VIJP Jaipur (India) to VIDP New Delhi (India)

Leg: 22
Take-off: Jaipur International Airport (India) – ICAO: VIJP
METAR VIJP 161830Z VRB03KT 2500 HZ NSC 11/00 Q1015 NOSIG  (decode)
Landing: Indira Gandhi International Airport (India) – ICAO: VIDP
METAR VIDP 161830Z 10004KT 1800 R/28/29/P2000 HZ 11/04 Q1015 NOSIG (decode)
Distance: 219,3nm

Live tracking from flight plan data (

Be a tourist

After our last landing, in pitch black darkness, I was curious to see how Jaipur International  Airport would look like in the morning. The haze, smoke, smog or whatever you like to call it, was still there and it was obvious that the darkness itself wasn’t the only complicating factor during our last approach.

Anyway, time to get going, so after filing our flight plan, we got cleared for take-off at runway 9. There wasn’t a lot of traffic early in the morning, so after our quick run-up, we took off and climbed out to 6000ft and set course in eastern direction to the city of Agra, the home of Taj Mahal.

After 40 minutes of flight, we came close to the city of Agra and requested ATC a lower altitude to get a good view on the Taj Mahal. ATC wouldn’t let us go below 4000ft, but with the current weather conditions along the route that wouldn’t be a problem. After crossing Agra Airport (VIAG), we came into viewing distance of Taj Mahal.

Taj Mahal spotted (middle left)

The Taj Mahal (from Persian and Arabic, “crown of palaces”) is a white marble mausoleum located on the southern bank of the Yamuna River in the Indian city of Agra. It was commissioned in 1632 by a Mughal emperor to house the tomb of his favorite wife of three (yes, three wives… 😀 ). The construction project employed around 20,000 artisans and now attracts some 3 million visitors a year.

Taj Mahal

Landing with bad visibility

Once we passed Taj Mahal, we changed our course to northwestern direction and headed for New Delhi.

With the flight preparation, we noticed that the runway visual range was limited (R/28/29/P2000) with the smog conditions in New Delhi. Touchdown zone visual range was more than 2000 meters, so with an ILS approach that shouldn’t be a major problem.

With this METAR report, just before the flight, I also noticed that FSX data for this airport was outdated. In FSX, this airport only has two runways 10/28 and 09/27, while in reality this airport has three runways. I did find a few freeware scenery files for this airport, but I was just about ready to take off and it’s always a struggle between add-ons to get these working (not to forget about airport elevation with mesh and vector add-ons) and there were 5 different versions, so to avoid any unwanted obstacles (like the Kuwait freeware scenery), I decided it would be best to use the default scenery. We’ll probably update the scenery before departing to our next destination.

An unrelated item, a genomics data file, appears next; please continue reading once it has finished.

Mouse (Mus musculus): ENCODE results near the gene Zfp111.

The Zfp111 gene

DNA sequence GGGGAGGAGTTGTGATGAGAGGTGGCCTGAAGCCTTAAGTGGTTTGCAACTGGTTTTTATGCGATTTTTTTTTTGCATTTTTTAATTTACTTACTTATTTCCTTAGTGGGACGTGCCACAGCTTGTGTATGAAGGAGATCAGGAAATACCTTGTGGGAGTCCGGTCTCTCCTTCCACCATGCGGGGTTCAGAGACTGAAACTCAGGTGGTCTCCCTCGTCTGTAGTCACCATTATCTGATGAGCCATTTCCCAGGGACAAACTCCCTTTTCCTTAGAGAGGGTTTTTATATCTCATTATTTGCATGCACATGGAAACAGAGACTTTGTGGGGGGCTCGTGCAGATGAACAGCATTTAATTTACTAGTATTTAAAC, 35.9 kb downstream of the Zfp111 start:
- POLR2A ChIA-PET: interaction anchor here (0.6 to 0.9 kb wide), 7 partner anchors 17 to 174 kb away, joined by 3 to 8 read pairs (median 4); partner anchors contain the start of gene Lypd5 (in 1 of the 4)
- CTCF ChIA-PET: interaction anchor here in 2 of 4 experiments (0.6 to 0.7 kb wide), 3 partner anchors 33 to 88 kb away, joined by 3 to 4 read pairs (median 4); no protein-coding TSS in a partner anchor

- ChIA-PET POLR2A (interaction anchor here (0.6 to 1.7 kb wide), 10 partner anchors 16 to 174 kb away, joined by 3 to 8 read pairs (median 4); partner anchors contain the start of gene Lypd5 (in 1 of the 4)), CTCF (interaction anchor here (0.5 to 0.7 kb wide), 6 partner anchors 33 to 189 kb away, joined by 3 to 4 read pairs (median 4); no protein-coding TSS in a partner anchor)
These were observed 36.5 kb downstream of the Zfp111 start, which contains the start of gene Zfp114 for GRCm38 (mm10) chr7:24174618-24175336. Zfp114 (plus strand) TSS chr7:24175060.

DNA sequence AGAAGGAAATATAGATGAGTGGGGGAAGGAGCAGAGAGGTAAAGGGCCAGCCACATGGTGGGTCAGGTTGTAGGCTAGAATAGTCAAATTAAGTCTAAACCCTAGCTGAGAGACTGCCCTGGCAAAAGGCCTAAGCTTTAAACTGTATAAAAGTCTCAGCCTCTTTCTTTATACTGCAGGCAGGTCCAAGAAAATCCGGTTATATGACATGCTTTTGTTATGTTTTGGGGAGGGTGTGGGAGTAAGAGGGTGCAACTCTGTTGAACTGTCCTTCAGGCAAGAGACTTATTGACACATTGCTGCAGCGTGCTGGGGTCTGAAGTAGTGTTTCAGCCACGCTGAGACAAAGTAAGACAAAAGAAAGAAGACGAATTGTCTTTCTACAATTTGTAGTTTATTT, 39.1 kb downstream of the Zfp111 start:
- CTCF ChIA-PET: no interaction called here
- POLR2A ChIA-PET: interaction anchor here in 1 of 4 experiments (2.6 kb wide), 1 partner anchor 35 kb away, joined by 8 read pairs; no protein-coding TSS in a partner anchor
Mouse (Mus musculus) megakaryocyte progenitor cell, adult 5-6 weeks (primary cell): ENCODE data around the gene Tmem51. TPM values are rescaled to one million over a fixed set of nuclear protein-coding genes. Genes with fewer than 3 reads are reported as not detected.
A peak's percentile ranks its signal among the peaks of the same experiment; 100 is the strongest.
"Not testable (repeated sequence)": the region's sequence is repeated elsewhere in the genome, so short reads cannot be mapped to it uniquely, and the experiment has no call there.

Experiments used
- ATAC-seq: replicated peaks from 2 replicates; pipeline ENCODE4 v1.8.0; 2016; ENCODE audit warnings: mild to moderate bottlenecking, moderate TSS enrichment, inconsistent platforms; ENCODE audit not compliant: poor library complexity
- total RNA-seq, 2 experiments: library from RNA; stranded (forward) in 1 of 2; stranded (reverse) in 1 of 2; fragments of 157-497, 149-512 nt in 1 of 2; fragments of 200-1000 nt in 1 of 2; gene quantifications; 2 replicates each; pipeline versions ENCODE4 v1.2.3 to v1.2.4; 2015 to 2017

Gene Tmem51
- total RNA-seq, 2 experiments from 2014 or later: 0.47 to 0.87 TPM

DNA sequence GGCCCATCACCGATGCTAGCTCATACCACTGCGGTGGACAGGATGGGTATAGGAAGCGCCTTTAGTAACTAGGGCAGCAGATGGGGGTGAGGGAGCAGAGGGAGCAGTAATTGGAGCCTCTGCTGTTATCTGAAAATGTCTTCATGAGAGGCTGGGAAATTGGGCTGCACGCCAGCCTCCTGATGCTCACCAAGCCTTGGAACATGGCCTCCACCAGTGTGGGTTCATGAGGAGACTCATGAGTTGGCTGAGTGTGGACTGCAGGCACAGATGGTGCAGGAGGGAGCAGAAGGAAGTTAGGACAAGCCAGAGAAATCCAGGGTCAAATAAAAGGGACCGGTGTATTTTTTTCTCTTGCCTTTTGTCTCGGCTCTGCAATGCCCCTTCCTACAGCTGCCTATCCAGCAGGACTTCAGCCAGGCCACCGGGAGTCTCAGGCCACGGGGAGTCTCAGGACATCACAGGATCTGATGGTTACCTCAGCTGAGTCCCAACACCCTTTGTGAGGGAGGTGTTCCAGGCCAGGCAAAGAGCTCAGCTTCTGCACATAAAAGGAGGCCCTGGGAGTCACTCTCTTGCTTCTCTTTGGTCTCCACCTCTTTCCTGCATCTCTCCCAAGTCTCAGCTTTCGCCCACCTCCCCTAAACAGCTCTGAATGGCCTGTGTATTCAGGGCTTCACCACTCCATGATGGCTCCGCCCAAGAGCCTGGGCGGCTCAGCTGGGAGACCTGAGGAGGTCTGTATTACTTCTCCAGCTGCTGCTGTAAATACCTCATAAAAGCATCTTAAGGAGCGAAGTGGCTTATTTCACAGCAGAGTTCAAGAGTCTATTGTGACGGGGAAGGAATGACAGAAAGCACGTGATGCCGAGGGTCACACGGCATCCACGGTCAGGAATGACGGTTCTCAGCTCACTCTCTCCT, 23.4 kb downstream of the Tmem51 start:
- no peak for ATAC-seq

About 60nm out, we received our first instructions from ATC for the ILS approach at runway 10 of Indira Gandhi International Airport in New Delhi. When we came closer to the airport, we were instructed to descend to 2600ft and got vectors to get aligned to intercept the localizer and glide slope signal. There was lots of traffic, so I decided to fire up FSX Smooth AI, to avoid any unwanted traffic incidents (like we had during our approach in Dubai). The landing went okay, not perfect. We disabled the approach autopilot a little earlier than usual, because the alignment with the runway was a bit off-center, despite having the course set correctly. The touchdown was a bit harder than expected, so I still have to work on that flare, but with the bad visibility I’m satisfied that we put our plane safely to the ground.

Well, you can see it for yourself (watch full screen HD for best experience, visibility gets better around 5:30):

We’re coming very close to Nepal and the Himalaya mountains. I have already taken a quick peek and the options for our next destination are a bit limited, especially with available fueling possibilities in FSX. We’ll have to check real-world information if there are fuel stations at surrounding airports, so we don’t break our rules by fueling at an airport where there normally isn’t fueling available.

One thought on “VIJP Jaipur (India) to VIDP New Delhi (India)

  1. Flying over the Taj Mahal looks like so much fun. It is great to virtually tag along with you. Thanks for sharing this journey with us.

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